The new moon on Sunday the 29th of June signalled the start of the Islamic calendar month of Ramadan, commemorating the revelation of the Quran to the Prophet Muhammad.

During this period, devout Muslims fast during the hours between sunrise and sunset, abstaining even from drinking water. The purpose of this annual observance is to free the believer from bad habits acquired during the previous year, and to teach self-discipline, restraint, sacrifice, and empathy for those who are less fortunate. Actions of generosity are encouraged, together with compulsory charity (zakat).

Health benefits attributed to the fast include a reduction of cholesterol and blood glucose levels as well as blood pressure, and weight loss.

For me as a non-Muslim, the first indication of the approach of Ramadan is the appearance of dates on the supermarket shelves (dates are traditionally taken to break the daily fast).

Also noticeable are the increased numbers of women in headscarves out and about in the vicinity of fabric shops during the day, often carrying sleeping toddlers. This may be because new clothing is worn on Eid al-Fitr. In Cape Town, textile outlets such as Fabric City open on Sundays for the month of Ramadan.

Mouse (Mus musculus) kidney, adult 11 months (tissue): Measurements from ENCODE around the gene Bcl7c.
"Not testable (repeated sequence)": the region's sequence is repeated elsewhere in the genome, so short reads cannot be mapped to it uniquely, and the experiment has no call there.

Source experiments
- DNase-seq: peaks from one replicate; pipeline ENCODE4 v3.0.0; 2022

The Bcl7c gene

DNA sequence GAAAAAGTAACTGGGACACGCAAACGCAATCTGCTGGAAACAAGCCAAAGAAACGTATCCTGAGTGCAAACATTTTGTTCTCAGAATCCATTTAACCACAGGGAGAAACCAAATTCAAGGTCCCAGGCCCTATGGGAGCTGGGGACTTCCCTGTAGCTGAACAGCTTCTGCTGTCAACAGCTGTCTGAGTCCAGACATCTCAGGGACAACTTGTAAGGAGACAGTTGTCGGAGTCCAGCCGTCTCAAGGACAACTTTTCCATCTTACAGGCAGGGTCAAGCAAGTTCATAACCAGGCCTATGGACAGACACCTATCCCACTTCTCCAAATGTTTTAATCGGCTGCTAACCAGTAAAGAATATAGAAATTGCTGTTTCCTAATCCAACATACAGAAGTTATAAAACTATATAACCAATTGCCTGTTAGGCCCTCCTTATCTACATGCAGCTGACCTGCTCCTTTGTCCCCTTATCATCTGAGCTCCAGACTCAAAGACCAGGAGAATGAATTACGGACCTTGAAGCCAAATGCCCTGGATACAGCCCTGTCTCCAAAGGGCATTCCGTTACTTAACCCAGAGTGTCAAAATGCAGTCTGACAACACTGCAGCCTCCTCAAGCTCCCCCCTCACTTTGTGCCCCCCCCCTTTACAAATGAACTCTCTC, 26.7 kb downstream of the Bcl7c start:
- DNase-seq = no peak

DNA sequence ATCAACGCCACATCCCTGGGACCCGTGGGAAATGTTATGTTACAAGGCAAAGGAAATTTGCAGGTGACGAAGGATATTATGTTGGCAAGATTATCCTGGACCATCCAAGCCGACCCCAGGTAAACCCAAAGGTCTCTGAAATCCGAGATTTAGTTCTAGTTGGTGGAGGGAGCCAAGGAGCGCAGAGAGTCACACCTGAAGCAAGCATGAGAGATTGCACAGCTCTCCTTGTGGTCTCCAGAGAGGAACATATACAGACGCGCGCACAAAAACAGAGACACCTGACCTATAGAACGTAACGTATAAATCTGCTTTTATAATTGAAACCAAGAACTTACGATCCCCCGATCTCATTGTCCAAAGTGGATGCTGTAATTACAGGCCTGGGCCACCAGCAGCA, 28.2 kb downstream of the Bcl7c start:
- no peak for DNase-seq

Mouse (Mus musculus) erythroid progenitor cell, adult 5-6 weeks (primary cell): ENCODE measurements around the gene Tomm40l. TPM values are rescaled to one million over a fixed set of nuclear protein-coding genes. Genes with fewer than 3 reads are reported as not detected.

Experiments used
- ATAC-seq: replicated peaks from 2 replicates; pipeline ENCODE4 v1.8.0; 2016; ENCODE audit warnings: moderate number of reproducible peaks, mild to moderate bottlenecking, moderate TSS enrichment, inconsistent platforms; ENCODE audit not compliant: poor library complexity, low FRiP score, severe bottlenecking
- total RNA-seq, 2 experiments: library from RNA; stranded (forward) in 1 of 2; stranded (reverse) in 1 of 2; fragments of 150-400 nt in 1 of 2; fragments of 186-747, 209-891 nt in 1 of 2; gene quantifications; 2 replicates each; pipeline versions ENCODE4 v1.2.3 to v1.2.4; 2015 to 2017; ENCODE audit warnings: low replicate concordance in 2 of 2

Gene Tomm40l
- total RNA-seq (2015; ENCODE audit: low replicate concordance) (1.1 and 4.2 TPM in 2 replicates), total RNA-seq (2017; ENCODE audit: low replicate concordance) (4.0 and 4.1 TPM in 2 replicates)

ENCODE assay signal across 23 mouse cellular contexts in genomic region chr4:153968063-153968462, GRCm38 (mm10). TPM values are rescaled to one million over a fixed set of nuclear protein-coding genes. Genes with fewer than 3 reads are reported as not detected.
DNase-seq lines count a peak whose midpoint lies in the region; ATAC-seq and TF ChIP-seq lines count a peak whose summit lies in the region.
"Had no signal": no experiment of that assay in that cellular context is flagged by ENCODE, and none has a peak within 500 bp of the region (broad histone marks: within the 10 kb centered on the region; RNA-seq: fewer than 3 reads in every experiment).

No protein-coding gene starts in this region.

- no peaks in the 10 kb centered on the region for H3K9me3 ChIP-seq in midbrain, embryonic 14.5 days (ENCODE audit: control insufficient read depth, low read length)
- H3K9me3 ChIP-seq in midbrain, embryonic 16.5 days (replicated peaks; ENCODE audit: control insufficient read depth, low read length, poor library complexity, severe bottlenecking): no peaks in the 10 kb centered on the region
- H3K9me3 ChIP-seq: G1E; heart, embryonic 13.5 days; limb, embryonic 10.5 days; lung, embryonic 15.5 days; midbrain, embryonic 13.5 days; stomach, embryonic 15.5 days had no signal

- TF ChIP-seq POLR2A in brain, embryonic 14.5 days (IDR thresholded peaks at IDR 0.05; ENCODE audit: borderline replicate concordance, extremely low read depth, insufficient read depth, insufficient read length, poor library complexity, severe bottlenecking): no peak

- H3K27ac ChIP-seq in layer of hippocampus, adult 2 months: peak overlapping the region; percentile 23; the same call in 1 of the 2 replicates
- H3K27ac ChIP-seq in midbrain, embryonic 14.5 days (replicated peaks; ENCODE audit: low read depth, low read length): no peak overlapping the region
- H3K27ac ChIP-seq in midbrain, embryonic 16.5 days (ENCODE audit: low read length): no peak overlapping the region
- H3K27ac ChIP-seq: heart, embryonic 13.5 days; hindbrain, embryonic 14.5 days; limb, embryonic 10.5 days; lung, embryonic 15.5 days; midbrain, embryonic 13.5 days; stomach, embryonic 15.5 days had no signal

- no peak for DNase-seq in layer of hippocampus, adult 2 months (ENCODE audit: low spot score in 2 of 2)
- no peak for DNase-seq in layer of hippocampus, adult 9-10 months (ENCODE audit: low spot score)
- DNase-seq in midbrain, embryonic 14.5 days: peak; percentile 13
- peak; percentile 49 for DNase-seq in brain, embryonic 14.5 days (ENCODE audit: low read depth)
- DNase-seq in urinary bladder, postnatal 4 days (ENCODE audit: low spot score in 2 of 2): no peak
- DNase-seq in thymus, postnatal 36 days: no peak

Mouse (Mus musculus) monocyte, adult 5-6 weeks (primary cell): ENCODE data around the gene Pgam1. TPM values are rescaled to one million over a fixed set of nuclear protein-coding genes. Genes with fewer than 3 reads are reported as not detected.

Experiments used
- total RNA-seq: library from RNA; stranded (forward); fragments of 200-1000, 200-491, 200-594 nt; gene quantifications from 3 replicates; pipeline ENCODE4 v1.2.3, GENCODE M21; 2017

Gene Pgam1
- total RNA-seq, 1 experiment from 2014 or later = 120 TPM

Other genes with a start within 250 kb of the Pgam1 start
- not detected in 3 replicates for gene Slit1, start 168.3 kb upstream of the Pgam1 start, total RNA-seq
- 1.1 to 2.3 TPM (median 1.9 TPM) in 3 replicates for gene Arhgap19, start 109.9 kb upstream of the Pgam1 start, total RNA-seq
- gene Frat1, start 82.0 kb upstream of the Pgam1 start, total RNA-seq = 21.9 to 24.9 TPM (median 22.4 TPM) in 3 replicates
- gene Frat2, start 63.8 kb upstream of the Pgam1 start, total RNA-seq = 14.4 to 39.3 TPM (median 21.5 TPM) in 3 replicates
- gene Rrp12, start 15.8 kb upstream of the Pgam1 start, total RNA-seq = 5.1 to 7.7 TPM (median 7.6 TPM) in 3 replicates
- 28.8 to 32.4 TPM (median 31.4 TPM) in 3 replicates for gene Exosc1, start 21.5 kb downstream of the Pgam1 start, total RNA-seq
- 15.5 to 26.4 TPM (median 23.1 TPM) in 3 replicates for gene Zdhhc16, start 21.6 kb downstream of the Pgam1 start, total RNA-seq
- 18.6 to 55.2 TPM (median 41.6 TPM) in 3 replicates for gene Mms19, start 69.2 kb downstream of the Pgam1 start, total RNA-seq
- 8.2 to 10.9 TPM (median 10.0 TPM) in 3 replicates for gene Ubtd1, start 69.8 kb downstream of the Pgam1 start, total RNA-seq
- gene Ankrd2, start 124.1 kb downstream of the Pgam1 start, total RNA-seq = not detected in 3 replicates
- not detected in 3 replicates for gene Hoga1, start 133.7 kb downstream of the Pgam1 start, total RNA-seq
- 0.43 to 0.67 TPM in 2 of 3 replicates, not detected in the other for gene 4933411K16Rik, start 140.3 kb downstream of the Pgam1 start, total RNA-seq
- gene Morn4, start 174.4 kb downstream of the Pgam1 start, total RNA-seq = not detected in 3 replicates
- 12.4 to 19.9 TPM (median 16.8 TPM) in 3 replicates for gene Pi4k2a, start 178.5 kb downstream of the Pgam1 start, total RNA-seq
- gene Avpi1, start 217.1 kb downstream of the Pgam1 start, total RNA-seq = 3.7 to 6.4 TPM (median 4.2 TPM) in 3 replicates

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Some designs from the DKNY โ€œRamadanโ€ collection

Responding to the demand, DKNY has just launched a line of stylish yet acceptably conservative fashions, suitable for wear during Ramadan. It was designed by Styles Magazine fashion editor Yada Golsharifi and Dubai-based designer Tamara Al Gabbani, and is available to women in the Middle East.

The Fashion industry sometimes finds application in surprising aspects of life, and is certainly not merely frivolous.

In the spirit of this month, we at Elizabeth Galloway wish all our Muslim friends and associates Ramadan Kareem.